Where to put this money for my child?
April 19, 2015 5:06 PM   Subscribe

A relative wants to give a cash gift to my 12-year-old child, but wants to put it in some kind of account where it can grow for many years before the child receives it. Where? How? It's under $1000 and we're in the U.S.

What are the options if we specifically want this money for college (in theory, only 7 years from now)? Or, what are the options if we want him to have this money much later? Like, what if it was in a retirement account for him? Are there tax implications? For all intents and purposes, child currently has zero income and doesn't have any tax obligations.

(Child already has a 529 college savings account, which a different relative has established. This new money can't go into that account because reasons.)
posted by BlahLaLa to Work & Money (12 answers total) 6 users marked this as a favorite
Why not just setup a new 529? There's no limit.
posted by miasma at 5:10 PM on April 19, 2015

Response by poster: Just to clarify: we are not opposed to setting up at new 529 if that is the smartest thing to do.
posted by BlahLaLa at 5:11 PM on April 19, 2015

When I was a kid, various elderly relatives did this for me via savings bonds. It's pretty much the lowest rate of return you could possibly earn on the money, but that's because it's also extremely safe.
posted by Bardolph at 5:18 PM on April 19, 2015 [2 favorites]

For what it's worth, if someone gives your child a gift, that does not count as income for the child. The giver has a tax burden only if that gift is over $14k/year.

529 plans are automatically adjusted for risk as the child gets closer to college age, and if the funds are used for qualifying higher education costs, the earnings are not taxable. It's hard to beat. Or you could just put it in a savings account or something.
posted by bedhead at 5:34 PM on April 19, 2015 [1 favorite]

Best answer: My stepmother put $500 into some American Funds for each of my kids around 20 years ago. Their accounts are worth over $5,000 each today. They both rolled it over into IRAs for retirement purposes where it could grow to $50,000+ before they touch it. If you do something similar, choose for example a Fidelity 60/40 balanced fund, as a retirement account, in 60 years that $1,000 could become $100,000 or more. Don't do savings bond unless you like lending money to the government for next to zero interest rates.
posted by beagle at 5:43 PM on April 19, 2015 [4 favorites]

Best answer: My folks threw a few thousand bucks in a mutual fund linked to the dow for me back in 1995. It roughly tripled in value by 2013 when I cashed it in to use as part of a down payment on my house. Be careful investing, but there are nifty products out there if you want steady growth for many years.
posted by vrakatar at 6:03 PM on April 19, 2015

You probably want to ask a financial advisor, but I believe you cannot contribute to a tax-advantaged retirement account in the USA unless you have an income (i.e. your child cannot have one until they have a job).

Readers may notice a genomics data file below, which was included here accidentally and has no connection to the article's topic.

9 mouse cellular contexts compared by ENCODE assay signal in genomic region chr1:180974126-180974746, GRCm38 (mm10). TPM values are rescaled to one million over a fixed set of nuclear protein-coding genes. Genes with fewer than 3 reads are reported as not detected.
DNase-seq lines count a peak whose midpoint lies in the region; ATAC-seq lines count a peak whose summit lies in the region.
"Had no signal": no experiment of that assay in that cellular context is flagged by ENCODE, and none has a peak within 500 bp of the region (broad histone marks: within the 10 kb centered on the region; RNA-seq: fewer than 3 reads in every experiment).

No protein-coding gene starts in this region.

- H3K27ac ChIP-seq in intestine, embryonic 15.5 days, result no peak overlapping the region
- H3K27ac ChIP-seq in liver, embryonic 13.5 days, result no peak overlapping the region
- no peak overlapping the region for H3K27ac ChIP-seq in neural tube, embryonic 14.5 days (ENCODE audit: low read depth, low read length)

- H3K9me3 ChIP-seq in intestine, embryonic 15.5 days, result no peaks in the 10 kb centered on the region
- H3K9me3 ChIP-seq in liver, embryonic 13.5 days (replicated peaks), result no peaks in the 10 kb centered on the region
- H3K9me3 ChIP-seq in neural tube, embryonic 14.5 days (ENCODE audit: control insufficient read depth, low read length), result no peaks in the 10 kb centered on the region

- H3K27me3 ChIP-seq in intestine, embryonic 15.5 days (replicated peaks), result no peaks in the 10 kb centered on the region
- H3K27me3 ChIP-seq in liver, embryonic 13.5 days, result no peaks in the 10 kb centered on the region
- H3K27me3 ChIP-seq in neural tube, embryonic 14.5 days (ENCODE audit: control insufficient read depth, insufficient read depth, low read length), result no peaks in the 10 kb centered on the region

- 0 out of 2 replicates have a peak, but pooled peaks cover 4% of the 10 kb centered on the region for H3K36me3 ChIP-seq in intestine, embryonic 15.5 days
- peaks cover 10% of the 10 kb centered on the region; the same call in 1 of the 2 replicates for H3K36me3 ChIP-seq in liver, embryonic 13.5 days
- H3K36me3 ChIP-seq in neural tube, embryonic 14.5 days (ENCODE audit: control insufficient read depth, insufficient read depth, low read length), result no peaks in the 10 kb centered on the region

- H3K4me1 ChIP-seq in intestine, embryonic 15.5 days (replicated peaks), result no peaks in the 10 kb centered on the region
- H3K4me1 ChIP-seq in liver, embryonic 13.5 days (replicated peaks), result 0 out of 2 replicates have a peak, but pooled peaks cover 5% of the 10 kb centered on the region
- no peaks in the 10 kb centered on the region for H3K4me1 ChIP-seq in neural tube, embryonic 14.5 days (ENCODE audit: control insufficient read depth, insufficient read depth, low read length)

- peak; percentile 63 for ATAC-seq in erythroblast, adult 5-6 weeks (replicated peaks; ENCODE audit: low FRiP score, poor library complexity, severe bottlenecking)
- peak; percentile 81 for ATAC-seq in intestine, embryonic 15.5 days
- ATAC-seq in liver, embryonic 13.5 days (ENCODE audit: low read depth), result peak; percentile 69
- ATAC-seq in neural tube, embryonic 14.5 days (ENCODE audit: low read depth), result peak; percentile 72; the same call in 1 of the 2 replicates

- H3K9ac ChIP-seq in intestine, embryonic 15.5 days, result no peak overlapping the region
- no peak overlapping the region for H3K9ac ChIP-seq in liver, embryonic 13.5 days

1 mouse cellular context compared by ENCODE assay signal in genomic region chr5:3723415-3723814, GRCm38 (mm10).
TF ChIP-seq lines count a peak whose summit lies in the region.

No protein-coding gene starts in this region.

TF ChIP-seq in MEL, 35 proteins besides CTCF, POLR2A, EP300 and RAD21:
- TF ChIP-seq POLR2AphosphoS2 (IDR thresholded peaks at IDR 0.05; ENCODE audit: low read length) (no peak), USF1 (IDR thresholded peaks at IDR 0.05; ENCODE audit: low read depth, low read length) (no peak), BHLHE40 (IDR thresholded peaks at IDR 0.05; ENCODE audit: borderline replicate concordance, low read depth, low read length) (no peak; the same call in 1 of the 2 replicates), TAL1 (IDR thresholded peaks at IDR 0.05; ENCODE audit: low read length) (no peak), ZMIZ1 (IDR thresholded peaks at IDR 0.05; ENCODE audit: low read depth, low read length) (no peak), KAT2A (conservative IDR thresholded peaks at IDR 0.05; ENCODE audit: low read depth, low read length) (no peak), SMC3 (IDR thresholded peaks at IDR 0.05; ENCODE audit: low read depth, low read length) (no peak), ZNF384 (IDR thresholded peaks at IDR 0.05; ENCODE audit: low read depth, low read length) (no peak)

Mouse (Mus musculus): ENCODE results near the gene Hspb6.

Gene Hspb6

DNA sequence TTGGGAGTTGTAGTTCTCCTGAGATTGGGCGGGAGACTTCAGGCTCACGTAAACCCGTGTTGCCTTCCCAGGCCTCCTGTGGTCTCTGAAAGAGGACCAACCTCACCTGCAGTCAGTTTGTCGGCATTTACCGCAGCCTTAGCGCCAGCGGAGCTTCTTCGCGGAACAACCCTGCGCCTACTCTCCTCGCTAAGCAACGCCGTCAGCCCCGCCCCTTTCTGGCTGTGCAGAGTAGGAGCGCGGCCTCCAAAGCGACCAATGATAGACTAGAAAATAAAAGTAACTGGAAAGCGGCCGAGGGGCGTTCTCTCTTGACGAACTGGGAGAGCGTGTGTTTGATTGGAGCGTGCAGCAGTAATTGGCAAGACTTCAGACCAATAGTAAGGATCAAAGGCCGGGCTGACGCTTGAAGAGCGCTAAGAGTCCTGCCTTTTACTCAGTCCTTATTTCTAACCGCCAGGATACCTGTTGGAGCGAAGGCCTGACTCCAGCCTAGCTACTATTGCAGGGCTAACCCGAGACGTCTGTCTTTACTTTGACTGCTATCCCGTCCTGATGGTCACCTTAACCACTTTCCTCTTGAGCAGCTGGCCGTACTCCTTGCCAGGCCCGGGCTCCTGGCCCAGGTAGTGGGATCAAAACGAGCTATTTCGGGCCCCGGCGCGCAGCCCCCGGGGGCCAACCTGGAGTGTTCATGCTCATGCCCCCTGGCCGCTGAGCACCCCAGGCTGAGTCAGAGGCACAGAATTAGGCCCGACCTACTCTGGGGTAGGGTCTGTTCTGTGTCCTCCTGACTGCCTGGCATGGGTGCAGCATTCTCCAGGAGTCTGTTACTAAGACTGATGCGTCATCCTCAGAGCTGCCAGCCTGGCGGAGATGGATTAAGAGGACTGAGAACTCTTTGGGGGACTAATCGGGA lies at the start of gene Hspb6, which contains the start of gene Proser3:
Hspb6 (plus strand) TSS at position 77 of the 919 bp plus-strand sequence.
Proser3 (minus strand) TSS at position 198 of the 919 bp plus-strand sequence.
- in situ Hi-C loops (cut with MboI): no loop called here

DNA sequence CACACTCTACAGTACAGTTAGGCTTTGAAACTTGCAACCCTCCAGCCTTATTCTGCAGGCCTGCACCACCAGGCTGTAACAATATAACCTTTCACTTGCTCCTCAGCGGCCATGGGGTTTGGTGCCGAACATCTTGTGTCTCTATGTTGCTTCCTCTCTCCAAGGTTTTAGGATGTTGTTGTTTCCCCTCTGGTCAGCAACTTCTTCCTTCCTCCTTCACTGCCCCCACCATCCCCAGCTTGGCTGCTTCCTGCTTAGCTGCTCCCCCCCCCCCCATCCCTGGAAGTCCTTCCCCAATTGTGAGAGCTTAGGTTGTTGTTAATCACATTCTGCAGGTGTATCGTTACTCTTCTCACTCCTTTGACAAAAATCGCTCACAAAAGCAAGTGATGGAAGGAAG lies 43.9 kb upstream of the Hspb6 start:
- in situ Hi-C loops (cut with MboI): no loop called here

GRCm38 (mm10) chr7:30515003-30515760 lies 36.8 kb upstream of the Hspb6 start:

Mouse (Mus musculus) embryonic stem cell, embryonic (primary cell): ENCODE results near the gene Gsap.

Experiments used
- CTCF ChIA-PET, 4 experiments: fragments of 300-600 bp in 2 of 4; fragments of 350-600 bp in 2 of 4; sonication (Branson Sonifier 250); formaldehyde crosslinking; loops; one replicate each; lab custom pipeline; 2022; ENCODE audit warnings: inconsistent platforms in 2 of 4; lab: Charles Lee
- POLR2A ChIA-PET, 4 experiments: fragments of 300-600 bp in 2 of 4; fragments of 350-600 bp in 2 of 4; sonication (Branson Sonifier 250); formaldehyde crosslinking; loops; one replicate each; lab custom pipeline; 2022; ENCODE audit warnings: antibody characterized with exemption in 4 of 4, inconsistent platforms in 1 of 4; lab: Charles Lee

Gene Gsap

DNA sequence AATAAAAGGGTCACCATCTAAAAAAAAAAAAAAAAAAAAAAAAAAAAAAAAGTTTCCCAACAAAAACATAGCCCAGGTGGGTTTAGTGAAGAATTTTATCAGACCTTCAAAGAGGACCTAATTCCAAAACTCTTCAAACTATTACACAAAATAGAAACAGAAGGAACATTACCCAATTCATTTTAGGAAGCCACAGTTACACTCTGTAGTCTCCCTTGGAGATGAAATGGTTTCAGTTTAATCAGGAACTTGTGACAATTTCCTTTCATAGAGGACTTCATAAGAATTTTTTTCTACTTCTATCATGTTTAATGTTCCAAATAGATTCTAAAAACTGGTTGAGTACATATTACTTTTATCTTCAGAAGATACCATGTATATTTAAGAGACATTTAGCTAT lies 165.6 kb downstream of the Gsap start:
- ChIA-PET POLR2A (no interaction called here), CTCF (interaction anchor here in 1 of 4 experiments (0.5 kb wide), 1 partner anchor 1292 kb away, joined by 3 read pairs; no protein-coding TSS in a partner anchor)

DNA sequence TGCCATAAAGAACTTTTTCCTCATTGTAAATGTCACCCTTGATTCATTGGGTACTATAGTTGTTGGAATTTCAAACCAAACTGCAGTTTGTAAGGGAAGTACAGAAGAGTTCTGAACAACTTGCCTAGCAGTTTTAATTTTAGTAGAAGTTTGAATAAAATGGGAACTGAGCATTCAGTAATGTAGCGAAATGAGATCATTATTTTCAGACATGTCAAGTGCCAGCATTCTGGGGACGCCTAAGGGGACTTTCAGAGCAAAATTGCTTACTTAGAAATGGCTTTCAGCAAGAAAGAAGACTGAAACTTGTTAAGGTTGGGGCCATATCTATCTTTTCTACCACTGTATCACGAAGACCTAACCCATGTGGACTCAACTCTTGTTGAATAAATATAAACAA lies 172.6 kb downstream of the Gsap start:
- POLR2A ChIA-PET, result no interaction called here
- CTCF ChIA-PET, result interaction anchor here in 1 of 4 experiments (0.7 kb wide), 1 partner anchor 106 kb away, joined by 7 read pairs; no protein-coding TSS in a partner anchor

Savings bonds would probably be the safest, since college isn't that far off, but if you have slightly higher risk tolerance an index fund is generally a solid investment without undue risk for that kind of a horizon.

The benefit of a 529 over just directly putting it in an investment is that it's tax advantaged for the person contributing in a lot of cases (can deduct from state income tax) and that the investment grows tax deferred. If you invest directly into index funds without using a 529 plan, it won't grow tax deferred. This isn't as huge of a deal when you're only talking about 7 years timeline.
posted by treehorn+bunny at 6:04 PM on April 19, 2015

You can open a 529 at Vanguard online. Looks like they have some good plans, and Vanguard has very low fees. Normally I'm a conservative investor but in this case because it's (a) less than $1000 and (b) around a five year time horizon I would put half to 2/3rds in a total stock market fund.
posted by mono blanco at 7:46 PM on April 19, 2015

I did have a friend who was dismayed at how much the 529 plan she had saved up counted against her daughter's favor in terms of financial aid. Definitely talk to a financial advisor about 529s and whether a ROTH might be a better spot for that money.
posted by amanda at 8:57 PM on April 19, 2015 [1 favorite]

529, as mentioned, is a good option. Another choice is to open a UTMA account. It's a taxable account, but kid can't get it until 21 except at discretion of the custodian (which would probably be you)
posted by jpe at 4:51 AM on April 20, 2015

BTW, you can open a UTMA at Vanguard, invest cash in an S&P 500 index, and just let it go.
posted by jpe at 4:52 AM on April 20, 2015

Interest on savings bonds is tax free if you use the bonds to pay for college expenses.
posted by Midnight Skulker at 8:37 AM on April 20, 2015

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